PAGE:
#WorldDiabetesDay: 4 Incredible Facts About Our Own Frederick Banting
Diabetes is something my family is all too familiar with. In the past ten years, my cousin and brother were both diagnosed with Type 1 diabetes and my uncle was diagnosed with Type 2. Since those initial diagnoses all those years ago, I’ve watched them adapt to a new way of life in managing their disease. One major addition to their daily routine is the injection of insulin.
Today is World Diabetes Day. It’s a day to get informed, perhaps get tested, and to honour the scientists that discovered insulin, the key to treating the disease. Canada’s own Sir Frederick Banting, featured on today’s Google Doodle, was born 125 years ago on this day. Today we honour him for his co-discovery of insulin and for the thousands of lives his team has saved.
And Now, A Few Amazing Facts About The Awesome Sir Frederick Banting:
He was born on a farm in Alliston, Ontario and started a practice in London, Ontario on 442 Adelaide Street N (shown above). You can find the Banting House Museum there today which has been deemed a National Historic Site of Canada and officially recognized as the “Birthplace of Insulin”. You can also find there the “Flame of Hope” which was ignited by Queen Elizabeth in 1989. The flame will burn until a cure is found, and is to be extinguished by the scientists who find that cure. Those same scientists will also unearth a time capsule left by the International Diabetes Federation in 1991 as part of Banting’s centenary celebration! How cool is that?
He Was a Military Hero
In 1914, Banting attempted to enter the army but was refused twice due to poor eyesight. He successfully joined in 1915 and his medical education was fast-tracked in order to have more doctors in the war-effort. In 1918, he was seriously wounded in the Battle of Cambrai, and despite his injury and intense enemy fire he helped other wounded men for sixteen hours until another doctor told him to stop. For this he was awarded the Military Cross in 1919 for heroism.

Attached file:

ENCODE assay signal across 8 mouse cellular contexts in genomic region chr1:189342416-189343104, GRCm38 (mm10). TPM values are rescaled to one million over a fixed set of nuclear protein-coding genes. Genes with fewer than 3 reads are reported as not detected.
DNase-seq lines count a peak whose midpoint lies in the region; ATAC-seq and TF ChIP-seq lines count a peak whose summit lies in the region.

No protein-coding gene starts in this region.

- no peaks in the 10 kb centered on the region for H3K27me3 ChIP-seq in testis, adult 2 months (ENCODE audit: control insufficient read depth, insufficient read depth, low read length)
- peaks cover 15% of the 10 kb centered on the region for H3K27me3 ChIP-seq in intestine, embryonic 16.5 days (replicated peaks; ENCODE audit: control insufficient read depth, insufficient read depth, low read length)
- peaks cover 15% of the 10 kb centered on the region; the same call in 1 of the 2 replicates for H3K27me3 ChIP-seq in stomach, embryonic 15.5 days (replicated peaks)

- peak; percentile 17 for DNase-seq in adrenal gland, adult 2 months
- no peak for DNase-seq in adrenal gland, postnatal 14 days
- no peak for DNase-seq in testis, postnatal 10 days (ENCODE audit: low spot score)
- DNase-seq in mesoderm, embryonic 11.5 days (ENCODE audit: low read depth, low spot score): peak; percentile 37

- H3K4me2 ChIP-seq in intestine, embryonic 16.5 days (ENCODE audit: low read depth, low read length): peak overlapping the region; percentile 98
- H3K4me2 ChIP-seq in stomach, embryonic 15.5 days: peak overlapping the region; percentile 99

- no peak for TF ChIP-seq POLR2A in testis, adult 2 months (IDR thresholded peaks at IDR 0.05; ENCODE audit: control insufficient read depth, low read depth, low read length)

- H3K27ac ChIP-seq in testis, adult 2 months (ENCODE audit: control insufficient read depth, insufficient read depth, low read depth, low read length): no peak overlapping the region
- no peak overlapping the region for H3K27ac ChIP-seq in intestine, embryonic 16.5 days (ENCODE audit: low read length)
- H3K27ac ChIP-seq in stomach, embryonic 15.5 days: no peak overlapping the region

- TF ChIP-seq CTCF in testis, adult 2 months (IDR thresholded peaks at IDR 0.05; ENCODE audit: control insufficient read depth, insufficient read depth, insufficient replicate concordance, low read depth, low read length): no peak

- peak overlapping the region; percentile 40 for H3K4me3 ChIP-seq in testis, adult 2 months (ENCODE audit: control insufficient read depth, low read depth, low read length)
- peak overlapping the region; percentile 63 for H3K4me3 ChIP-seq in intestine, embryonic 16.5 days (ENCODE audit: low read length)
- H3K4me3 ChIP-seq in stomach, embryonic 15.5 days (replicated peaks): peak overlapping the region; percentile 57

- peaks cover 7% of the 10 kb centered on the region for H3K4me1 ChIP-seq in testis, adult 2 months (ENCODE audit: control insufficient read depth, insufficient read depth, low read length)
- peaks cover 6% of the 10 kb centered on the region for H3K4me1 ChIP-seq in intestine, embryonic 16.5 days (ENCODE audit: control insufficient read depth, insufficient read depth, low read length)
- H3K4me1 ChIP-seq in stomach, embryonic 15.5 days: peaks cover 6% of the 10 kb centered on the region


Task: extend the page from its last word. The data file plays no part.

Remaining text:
He’s an Acclaimed Artist
After winning the Nobel Prize in Physiology or Medicine at the young age of 31, Banting felt all the professional pressures that follow that kind of success. He found refuge from this stress in painting, and eventually formed a close bond with Group of Seven painter A.Y. Jackson. The two travelled much of Canada together painting the Rockies and Northern landscape. His works are quite collectible.
He Died Serving Our Country
When the Second World War broke out, Banting began working for the National Research Council in the area of aviation medicine. His work helped contribute to the G-suit, a special outfit worn by pilots to prevent blood from pooling in the lower parts of their body which causes them to black out. In 1941, Banting made the decision to fly to Great Britain to ensure the safe transport of this secret Allied research. His plane failed shortly after departure, and crashed on Newfoundland’s Seven Mile Pond. He survived, but was mortally wounded and died on February 21, 1941.
From all of us here at Execulink, today we say thank you to Sir Frederick Banting and his team for all their efforts both in science and in battle. The discovery of insulin has saved millions of lives, including some of the lives of my own family. We are forever in his debt.
To learn more about diabetes, and to screen yourself to discover your risk of getting the disease, please visit the International Diabetes Federation website here.
Sources (photos and information):
Candice Irvine, Blogger, Marketing Specialist, Graphic Designer
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